Ginger Nuts of Horror
Yes people, it's here.... Godzilla, and I have seen it in all of its 3D glory.
Ok, so technically not a 'horror' review, but when I was growing up Godzilla was in the same league so I'm doing this anyway and rightly so as this film made me feel like I was experiencing a second childhood.
I was somewhat surprised initially at the sheer amount of time setting up the whole scenario. It starts out rather basic, and introduces a 'human interest' angle which has very little to do with anything 'monsterish', and then gathers pace gently. I'm not the most patient of cinemagoers, but resisted the urge to yell "Get with the monster already". I'm proud of myself for that, and my guess is that the lengthy set-up does something to make us care about the characters just a little more than we would have in previous versions.
Having established several of the important characters and a straight-forward enough explanation of the origin of Godzilla (Clues are in the opening credits too) we are left watching a monster encased in rock or lava or some such substance. It is being carefully monitored, but we all know that it's not going to be monitored much longer or there wouldn't be much of a movie. Godzilla takes a while to get to the money shots, but when it does we are not left wanting. For the benefit of the public here's an image of our creature from the Legendary Pictures movie poster promoting the 3D version.
What followed was the usual expectation, as the beast gets free and the fun begins.
Unlike the rather disappointing previous incarnation of Godzilla this film actually has a fairly well thought out plot that isn't pedestrian or clearly aimed at children. This version reminded me very much of the essence of the original Toho movies in that it's a huge creature fighting other huge creatures (and assorted Military types) against a backdrop of absolute devastation. Ok, the Broderick version had something similar, but handled in a very shiny and tongue-in-cheek junior marketing way in which every scene was a marvel of product placement. This version has teeth. Think 'Cloverfield' without the amateur acting and nauseating camerawork.
I'm trying very hard to explain what is so good about it without citing exact examples and thereby giving spoilers away, but it's 'Godzilla', so it's not as if you don't know what to expect from it. It's very much a film with a little of something for the whole audience. There's a very high geek factor with nods to the originals and above average acting from all concerned. Especially notable is Bryan Cranston, who is fast becoming 'He who can do no wrong'.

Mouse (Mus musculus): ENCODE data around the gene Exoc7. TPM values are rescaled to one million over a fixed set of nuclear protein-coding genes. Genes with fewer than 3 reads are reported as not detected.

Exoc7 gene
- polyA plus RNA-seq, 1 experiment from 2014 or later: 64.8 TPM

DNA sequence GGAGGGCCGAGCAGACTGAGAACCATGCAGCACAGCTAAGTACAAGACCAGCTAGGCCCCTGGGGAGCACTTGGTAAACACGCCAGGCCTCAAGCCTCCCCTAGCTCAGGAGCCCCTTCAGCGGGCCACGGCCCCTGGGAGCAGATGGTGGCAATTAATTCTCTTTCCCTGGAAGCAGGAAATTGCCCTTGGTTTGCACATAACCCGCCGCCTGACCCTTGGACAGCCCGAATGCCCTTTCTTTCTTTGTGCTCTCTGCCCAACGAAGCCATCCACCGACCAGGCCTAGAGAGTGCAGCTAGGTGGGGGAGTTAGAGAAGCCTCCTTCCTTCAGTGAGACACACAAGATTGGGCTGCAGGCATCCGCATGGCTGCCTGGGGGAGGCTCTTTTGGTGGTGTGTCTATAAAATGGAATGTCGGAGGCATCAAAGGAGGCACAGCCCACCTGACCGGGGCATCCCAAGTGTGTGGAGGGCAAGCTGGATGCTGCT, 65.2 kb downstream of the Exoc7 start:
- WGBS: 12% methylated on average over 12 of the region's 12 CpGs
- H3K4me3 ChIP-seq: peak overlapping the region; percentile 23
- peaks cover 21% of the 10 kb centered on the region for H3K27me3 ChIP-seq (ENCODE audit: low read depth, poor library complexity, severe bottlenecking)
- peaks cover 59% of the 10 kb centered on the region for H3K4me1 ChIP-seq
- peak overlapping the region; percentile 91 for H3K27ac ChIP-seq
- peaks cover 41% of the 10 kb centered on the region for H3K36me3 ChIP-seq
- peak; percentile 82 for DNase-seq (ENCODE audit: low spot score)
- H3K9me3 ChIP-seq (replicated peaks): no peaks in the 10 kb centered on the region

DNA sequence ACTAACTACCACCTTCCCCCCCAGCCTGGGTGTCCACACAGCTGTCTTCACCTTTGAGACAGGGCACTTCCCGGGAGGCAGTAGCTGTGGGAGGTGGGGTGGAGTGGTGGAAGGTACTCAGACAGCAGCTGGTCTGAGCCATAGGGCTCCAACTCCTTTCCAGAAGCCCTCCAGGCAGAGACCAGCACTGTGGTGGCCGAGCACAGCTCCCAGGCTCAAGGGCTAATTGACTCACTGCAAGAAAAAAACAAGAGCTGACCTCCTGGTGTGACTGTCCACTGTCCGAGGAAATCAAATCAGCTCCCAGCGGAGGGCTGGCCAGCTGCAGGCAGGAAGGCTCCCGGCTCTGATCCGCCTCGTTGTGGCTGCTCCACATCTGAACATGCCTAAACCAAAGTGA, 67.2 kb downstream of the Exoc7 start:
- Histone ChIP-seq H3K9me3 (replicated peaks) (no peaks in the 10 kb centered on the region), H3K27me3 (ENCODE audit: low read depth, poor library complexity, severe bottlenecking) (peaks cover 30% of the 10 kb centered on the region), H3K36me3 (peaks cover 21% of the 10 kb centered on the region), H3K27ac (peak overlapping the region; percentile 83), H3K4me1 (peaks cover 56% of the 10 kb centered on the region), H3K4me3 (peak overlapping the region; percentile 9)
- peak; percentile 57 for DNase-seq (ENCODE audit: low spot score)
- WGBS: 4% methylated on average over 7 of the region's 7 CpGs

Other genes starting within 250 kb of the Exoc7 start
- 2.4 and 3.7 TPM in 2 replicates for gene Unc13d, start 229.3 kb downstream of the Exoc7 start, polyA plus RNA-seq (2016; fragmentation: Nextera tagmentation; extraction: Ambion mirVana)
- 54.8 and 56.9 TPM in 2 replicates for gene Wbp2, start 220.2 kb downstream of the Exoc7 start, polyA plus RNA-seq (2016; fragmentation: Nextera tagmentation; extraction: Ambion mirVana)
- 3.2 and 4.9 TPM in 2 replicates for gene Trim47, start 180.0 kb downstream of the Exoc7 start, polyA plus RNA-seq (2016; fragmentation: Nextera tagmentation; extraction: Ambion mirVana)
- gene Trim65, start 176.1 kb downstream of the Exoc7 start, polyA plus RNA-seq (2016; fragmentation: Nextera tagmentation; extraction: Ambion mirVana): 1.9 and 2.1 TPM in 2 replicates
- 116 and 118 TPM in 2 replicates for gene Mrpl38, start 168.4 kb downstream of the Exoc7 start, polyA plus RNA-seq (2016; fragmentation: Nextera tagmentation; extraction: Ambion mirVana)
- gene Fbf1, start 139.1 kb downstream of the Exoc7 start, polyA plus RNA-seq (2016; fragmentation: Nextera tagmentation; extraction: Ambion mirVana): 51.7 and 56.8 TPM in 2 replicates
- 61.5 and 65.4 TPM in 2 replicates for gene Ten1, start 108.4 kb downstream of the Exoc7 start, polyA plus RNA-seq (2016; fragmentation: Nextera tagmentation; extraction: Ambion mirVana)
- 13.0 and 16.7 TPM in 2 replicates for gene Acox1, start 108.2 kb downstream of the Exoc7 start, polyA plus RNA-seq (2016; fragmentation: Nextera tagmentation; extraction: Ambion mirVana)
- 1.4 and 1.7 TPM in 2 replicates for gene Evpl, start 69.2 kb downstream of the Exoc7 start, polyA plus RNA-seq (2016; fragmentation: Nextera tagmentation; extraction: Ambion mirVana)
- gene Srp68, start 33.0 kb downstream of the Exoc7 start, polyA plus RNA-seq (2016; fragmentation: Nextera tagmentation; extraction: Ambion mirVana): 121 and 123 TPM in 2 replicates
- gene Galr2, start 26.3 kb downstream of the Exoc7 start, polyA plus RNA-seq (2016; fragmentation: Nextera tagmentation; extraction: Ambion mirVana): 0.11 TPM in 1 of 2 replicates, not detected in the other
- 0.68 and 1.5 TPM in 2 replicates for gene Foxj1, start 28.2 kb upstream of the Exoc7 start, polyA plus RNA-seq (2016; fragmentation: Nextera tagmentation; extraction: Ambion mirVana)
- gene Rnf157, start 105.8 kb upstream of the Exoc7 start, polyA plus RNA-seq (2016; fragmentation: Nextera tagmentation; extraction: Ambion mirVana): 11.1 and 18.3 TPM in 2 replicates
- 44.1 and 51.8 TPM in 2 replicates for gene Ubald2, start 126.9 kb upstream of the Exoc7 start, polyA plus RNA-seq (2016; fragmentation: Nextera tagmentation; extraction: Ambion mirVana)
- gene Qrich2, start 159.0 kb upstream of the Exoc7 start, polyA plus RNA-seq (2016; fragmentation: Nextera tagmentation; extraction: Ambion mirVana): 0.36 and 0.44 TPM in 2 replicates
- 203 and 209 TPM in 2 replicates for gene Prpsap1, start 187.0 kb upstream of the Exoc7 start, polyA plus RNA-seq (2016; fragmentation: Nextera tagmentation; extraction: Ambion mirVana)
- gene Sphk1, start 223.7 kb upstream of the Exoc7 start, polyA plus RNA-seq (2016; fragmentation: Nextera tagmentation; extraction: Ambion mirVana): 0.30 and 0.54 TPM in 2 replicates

The characterization is fine, nothing exceptional, but in as much as it adds to the plot it doesn't detract from it massively. Sure there are the usual stereotypes, but they are all well-handled and none of them stick out as particularly poor. The casting is fine, and the main hero of the film Aaron Taylor-Johnson does a great job of casting off his 'Kick Ass' costume, losing the curls and getting into an action-man role. So if you see it and wonder "Where have I seen that guy before?" now you know how different people look with a Military crop. The boy does good throughout, showing that he has enough acting chops to hold your attention when there's a 300ft monster smashing its way through the city.
One small niggle, it's the whole 'strange attraction' wrong-place-wrong-time thing where he just so happens to be exactly where the action is when it is happening over various locations, it kind of made me wonder if Godzilla was fitted with homing devices. Like I said, small niggle.
A note about the 3D. I love 3D, I have a large collection of 3D films, and have been a fan of anything and everything stereoscopic since childhood, so to get the chance to see Godzilla in glorious 3D was something not to be missed. I went, I saw, it conquered. The 3D was gobsmackingly great, used to full effect without being obvious. There are some films, far too many in fact, in which the sole purpose of the 3D is to show how clever it is and it gets gimmicky (James Cameron take note), but in Godzilla the 3D is just natural, totally clear, beautifully done. I couldn't fault it at all, and I also can't imagine watching Godzilla in 2D at any time now.
I'm done with this review, I know it's not seriously in-depth, but rather more of a nod toward saying that if you are wondering what to watch for some fun entertainment go rent or buy it, as it is family friendly, nerdily nostalgic and has enough of all of the right things to allow you to feel good about having seen it.
Bryan Cranston, Ken Watanabe, Aaron Taylor-Johnson and Sally Hawkins star in this science fiction reimagining of the 1954 Japanese film about the destruction caused by a giant monster. When a devastating event is covered up as a natural disaster, nuclear physicist Joe Brody (Cranston) realises something much more sinister is to blame. Scientists Dr. Ichiro Serizawa (Watanabe) and Dr. Vivienne Graham (Hawkins) reveal that in 1954 a powerful monster was awakened and though 'nuclear tests' were carried out in the Pacific Ocean to destroy it, the creature has now returned. With the US Armed Forces, including Joe's son Navy Lieutenant Ford Brody (Taylor-Johnson), called into action, humanity fights for its survival. The cast also includes Elizabeth Olsen, Juliette Binoche and David Strathairn.
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